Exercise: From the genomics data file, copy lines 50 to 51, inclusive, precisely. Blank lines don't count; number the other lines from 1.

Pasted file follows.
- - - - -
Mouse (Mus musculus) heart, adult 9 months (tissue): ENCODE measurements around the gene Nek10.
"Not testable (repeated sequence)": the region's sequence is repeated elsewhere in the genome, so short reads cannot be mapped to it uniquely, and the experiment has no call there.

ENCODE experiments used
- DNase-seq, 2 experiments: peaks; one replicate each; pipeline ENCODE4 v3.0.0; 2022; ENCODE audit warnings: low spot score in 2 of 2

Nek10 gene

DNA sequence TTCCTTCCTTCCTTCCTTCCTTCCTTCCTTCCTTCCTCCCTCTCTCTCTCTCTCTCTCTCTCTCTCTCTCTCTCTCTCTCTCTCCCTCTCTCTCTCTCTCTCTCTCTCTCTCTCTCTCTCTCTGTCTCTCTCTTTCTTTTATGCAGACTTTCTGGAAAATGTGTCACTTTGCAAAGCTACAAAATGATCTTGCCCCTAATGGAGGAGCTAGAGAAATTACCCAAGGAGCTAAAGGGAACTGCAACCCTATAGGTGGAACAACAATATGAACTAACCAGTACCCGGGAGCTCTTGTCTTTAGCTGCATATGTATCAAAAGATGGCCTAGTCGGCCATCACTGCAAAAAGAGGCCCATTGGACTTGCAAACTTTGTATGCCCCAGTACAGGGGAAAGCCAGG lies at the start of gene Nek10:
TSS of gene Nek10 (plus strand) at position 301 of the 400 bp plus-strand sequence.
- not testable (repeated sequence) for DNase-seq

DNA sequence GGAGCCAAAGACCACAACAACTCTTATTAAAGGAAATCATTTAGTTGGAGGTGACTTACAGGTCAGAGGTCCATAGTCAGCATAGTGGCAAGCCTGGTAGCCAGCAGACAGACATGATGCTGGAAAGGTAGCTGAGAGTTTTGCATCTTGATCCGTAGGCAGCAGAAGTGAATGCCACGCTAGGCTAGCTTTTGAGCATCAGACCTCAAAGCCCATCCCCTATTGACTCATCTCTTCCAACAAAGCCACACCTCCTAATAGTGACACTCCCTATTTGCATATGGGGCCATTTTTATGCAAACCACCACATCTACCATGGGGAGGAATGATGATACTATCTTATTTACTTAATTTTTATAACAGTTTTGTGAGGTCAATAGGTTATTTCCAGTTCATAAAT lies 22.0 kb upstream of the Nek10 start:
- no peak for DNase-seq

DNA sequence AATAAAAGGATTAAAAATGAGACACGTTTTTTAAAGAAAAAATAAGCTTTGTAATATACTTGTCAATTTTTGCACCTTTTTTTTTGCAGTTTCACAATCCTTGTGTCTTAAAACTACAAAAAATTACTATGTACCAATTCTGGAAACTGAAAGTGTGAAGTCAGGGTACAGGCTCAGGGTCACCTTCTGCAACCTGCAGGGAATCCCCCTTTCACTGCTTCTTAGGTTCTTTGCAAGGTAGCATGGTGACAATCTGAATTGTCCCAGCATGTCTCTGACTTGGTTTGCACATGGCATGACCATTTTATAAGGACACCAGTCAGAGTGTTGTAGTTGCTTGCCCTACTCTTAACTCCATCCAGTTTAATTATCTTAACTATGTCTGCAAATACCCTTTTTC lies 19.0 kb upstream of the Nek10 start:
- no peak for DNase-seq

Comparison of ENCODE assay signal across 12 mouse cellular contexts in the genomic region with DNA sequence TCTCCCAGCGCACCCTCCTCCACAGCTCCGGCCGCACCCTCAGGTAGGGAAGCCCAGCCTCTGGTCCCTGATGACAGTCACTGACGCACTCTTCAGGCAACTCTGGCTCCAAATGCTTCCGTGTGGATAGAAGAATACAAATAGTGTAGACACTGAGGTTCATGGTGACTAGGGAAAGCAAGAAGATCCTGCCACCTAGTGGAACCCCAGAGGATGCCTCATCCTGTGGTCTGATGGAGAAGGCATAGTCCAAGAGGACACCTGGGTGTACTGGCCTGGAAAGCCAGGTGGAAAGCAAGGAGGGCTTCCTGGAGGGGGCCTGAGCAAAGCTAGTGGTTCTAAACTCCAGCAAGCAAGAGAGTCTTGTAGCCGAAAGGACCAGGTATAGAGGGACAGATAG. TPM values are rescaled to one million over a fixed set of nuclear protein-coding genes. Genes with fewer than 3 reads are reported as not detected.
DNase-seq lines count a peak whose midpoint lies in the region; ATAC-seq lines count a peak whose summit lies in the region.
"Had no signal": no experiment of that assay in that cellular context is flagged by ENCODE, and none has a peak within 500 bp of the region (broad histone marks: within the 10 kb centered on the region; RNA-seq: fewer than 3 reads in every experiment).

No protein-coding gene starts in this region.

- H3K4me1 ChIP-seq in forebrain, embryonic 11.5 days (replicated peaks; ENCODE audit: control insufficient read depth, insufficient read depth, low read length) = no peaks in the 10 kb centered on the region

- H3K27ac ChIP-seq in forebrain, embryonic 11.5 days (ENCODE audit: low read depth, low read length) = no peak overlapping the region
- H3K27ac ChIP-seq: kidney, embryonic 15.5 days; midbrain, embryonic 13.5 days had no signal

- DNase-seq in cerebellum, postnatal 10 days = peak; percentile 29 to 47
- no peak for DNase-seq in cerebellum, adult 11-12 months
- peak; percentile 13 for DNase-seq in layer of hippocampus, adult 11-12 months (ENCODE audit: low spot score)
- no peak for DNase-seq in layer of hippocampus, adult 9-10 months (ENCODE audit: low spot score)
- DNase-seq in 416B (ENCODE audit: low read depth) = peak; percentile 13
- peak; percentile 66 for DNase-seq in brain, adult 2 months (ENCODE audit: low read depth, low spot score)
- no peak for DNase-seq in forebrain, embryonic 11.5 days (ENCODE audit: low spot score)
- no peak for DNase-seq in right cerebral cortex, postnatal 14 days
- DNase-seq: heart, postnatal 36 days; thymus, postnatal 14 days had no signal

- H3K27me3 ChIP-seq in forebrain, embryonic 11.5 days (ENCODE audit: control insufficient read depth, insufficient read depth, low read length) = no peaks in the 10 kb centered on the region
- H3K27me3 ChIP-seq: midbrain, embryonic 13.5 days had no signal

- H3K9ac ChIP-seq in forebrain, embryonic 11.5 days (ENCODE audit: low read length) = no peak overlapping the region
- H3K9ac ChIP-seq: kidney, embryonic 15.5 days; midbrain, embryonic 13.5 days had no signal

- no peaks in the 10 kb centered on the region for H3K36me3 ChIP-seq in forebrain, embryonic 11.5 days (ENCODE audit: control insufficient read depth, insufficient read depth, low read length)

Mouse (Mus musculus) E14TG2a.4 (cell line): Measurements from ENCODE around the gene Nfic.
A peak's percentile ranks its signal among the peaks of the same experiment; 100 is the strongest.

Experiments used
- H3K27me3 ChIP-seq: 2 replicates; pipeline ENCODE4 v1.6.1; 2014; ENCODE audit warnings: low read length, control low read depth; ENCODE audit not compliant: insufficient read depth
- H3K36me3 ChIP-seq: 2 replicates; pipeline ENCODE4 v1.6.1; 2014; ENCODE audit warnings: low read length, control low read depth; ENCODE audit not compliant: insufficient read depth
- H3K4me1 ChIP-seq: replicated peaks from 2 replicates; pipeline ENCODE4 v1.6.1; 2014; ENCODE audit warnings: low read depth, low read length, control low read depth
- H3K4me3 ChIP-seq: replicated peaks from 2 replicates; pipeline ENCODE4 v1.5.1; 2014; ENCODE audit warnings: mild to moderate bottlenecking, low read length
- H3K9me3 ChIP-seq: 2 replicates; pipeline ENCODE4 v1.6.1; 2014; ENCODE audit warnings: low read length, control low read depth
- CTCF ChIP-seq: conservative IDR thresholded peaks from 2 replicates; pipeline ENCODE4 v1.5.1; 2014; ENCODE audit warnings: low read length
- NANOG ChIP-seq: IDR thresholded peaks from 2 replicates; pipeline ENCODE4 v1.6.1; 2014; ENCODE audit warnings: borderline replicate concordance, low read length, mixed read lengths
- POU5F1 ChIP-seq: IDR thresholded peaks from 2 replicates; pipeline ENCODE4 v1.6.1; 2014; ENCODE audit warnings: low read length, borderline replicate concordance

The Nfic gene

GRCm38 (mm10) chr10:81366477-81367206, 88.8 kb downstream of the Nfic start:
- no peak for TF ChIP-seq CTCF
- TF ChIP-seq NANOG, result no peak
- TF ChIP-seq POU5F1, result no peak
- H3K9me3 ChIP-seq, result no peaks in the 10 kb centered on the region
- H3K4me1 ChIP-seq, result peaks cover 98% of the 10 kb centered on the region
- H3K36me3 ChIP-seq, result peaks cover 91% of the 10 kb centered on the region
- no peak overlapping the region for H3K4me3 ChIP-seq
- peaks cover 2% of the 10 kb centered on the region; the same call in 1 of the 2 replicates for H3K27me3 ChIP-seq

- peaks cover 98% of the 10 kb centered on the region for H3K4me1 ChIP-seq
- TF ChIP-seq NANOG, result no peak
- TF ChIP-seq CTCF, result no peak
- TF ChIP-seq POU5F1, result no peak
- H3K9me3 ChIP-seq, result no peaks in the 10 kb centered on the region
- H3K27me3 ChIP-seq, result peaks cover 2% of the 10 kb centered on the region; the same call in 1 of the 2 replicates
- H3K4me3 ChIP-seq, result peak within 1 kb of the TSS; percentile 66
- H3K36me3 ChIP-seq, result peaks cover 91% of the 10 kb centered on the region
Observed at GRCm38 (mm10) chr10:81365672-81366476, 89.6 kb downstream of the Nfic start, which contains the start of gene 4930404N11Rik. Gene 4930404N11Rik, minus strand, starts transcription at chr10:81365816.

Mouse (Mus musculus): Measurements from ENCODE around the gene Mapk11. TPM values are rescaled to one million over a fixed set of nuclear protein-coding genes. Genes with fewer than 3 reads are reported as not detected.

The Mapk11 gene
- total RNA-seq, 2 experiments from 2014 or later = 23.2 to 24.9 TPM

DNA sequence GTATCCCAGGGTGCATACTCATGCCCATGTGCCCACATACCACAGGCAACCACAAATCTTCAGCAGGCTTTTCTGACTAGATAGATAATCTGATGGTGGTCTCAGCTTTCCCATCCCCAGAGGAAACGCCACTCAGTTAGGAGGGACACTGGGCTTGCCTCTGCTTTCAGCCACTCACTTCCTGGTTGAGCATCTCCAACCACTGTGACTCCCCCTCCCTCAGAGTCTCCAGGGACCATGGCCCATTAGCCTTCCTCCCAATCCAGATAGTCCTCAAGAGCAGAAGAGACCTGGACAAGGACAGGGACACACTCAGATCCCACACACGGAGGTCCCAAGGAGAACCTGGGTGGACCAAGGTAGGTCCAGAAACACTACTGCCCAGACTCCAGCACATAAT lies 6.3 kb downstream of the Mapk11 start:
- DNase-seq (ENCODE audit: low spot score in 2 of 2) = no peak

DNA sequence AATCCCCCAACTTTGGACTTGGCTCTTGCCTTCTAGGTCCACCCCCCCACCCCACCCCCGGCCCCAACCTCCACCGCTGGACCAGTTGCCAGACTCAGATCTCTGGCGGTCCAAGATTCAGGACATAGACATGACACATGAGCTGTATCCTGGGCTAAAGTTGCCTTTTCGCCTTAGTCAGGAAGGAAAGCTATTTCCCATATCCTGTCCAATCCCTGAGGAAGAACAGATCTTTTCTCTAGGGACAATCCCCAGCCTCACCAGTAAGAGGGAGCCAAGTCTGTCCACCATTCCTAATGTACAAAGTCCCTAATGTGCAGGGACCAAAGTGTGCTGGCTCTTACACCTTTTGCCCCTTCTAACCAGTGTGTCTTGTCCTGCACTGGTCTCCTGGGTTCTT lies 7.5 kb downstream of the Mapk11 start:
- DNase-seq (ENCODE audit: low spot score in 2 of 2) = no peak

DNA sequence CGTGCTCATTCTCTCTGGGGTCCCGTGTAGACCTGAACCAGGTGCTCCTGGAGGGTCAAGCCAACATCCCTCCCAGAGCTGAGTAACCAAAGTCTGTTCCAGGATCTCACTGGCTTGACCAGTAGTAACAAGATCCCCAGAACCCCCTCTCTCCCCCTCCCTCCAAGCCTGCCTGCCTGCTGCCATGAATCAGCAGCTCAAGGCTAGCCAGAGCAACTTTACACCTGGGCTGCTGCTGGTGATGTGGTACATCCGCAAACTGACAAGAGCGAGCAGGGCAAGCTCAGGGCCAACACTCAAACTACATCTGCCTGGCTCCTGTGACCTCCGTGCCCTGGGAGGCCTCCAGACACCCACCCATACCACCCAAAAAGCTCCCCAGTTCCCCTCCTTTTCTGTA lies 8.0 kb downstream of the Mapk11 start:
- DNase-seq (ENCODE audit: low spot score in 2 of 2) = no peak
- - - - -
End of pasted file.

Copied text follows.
- H3K9me3 ChIP-seq, result no peaks in the 10 kb centered on the region
- H3K4me1 ChIP-seq, result peaks cover 98% of the 10 kb centered on the region